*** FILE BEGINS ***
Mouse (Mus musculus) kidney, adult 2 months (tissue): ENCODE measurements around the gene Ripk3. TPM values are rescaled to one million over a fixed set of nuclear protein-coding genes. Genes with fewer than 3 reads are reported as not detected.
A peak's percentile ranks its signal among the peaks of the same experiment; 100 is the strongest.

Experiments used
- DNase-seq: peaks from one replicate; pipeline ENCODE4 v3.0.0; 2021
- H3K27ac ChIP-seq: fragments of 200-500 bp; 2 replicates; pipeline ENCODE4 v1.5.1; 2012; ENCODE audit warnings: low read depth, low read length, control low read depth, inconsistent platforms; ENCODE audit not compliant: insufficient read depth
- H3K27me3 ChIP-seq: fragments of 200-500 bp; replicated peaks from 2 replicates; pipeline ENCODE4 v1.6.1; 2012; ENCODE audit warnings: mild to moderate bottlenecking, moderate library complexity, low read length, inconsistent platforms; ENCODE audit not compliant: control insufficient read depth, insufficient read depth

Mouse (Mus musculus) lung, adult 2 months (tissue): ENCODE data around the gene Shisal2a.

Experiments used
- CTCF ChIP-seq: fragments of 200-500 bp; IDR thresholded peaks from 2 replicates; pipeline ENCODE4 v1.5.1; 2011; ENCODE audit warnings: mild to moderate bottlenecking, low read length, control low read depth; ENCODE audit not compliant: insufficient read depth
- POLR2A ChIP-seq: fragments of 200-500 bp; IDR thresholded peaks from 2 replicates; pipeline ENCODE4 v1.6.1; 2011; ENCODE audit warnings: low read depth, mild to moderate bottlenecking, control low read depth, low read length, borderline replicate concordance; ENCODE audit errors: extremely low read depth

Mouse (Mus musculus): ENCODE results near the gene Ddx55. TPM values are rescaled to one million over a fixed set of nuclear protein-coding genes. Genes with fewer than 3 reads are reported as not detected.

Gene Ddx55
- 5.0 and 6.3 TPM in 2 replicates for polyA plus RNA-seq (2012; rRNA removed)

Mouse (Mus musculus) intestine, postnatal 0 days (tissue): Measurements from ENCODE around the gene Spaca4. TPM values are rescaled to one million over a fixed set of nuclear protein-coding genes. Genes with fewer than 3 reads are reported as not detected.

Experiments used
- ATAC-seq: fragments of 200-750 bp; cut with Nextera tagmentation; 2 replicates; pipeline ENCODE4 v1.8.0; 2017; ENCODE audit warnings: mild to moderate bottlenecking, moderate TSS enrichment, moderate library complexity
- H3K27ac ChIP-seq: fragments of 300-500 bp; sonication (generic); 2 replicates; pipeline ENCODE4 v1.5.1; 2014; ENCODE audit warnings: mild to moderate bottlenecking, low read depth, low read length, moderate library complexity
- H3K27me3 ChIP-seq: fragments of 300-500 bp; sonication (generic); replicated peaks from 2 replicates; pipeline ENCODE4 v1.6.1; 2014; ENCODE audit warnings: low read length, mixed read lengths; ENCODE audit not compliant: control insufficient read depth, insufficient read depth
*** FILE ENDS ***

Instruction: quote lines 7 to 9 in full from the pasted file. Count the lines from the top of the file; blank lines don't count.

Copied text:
Mouse (Mus musculus) lung, adult 2 months (tissue): ENCODE data around the gene Shisal2a.

Experiments used
- CTCF ChIP-seq: fragments of 200-500 bp; IDR thresholded peaks from 2 replicates; pipeline ENCODE4 v1.5.1; 2011; ENCODE audit warnings: mild to moderate bottlenecking, low read length, control low read depth; ENCODE audit not compliant: insufficient read depth